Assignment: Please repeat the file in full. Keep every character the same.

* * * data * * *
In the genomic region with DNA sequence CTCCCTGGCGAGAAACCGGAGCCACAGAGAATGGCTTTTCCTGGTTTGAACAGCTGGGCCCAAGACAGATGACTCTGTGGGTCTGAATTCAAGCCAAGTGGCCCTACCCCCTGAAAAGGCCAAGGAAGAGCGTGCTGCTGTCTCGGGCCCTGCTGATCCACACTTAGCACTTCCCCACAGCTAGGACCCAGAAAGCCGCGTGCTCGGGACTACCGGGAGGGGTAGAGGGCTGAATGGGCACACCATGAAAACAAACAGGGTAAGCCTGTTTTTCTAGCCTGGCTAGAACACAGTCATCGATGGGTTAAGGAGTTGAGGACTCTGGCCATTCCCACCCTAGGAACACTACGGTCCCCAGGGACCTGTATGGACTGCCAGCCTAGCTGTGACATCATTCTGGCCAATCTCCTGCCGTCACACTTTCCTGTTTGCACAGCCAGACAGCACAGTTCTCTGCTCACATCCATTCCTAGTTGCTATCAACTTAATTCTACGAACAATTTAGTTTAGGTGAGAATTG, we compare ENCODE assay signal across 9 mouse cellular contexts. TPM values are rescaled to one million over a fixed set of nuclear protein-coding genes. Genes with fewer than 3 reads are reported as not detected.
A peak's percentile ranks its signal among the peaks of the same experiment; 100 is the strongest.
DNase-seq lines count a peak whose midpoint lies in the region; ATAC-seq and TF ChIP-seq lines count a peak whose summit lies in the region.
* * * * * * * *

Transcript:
In the genomic region with DNA sequence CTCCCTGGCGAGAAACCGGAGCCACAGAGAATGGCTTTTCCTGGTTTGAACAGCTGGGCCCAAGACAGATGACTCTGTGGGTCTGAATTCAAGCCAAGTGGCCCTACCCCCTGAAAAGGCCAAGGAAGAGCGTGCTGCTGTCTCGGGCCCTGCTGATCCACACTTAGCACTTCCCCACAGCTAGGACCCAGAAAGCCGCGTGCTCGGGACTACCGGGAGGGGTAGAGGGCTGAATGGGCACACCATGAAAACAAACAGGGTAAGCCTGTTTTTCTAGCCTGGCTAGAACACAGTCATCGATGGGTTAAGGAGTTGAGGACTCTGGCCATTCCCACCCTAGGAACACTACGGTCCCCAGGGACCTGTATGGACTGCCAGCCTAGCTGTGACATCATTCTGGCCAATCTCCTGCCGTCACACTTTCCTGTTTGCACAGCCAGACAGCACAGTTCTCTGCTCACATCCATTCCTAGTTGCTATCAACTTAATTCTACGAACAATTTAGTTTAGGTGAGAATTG, we compare ENCODE assay signal across 9 mouse cellular contexts. TPM values are rescaled to one million over a fixed set of nuclear protein-coding genes. Genes with fewer than 3 reads are reported as not detected.
A peak's percentile ranks its signal among the peaks of the same experiment; 100 is the strongest.
DNase-seq lines count a peak whose midpoint lies in the region; ATAC-seq and TF ChIP-seq lines count a peak whose summit lies in the region.